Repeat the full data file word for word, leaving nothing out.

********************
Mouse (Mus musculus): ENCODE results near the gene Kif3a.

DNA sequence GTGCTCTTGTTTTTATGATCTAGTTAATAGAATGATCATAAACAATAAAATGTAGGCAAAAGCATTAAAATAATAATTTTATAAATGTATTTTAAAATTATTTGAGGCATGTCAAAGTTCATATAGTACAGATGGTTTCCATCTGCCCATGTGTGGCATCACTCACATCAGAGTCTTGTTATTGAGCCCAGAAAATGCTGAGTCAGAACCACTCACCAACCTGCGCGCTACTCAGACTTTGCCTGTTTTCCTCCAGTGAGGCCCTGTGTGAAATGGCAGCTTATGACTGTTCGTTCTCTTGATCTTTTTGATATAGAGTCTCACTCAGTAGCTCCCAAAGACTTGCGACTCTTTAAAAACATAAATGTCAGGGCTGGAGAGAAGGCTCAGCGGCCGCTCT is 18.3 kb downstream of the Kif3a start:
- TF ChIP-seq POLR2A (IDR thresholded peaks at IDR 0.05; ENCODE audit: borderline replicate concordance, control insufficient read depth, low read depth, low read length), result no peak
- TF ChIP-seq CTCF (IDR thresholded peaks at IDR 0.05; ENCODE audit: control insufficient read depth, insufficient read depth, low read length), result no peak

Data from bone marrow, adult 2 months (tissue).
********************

Mouse (Mus musculus): ENCODE results near the gene Kif3a.

DNA sequence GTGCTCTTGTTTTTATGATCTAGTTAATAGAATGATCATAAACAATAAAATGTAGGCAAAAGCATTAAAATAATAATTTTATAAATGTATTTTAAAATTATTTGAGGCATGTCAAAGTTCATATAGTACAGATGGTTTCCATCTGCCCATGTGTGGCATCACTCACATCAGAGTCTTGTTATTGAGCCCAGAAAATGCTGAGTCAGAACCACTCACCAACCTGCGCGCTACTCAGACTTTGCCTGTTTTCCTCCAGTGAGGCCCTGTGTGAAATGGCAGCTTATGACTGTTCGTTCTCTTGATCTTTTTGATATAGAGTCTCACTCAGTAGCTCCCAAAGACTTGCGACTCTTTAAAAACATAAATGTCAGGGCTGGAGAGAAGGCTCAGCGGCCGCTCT is 18.3 kb downstream of the Kif3a start:
- TF ChIP-seq POLR2A (IDR thresholded peaks at IDR 0.05; ENCODE audit: borderline replicate concordance, control insufficient read depth, low read depth, low read length), result no peak
- TF ChIP-seq CTCF (IDR thresholded peaks at IDR 0.05; ENCODE audit: control insufficient read depth, insufficient read depth, low read length), result no peak

Data from bone marrow, adult 2 months (tissue).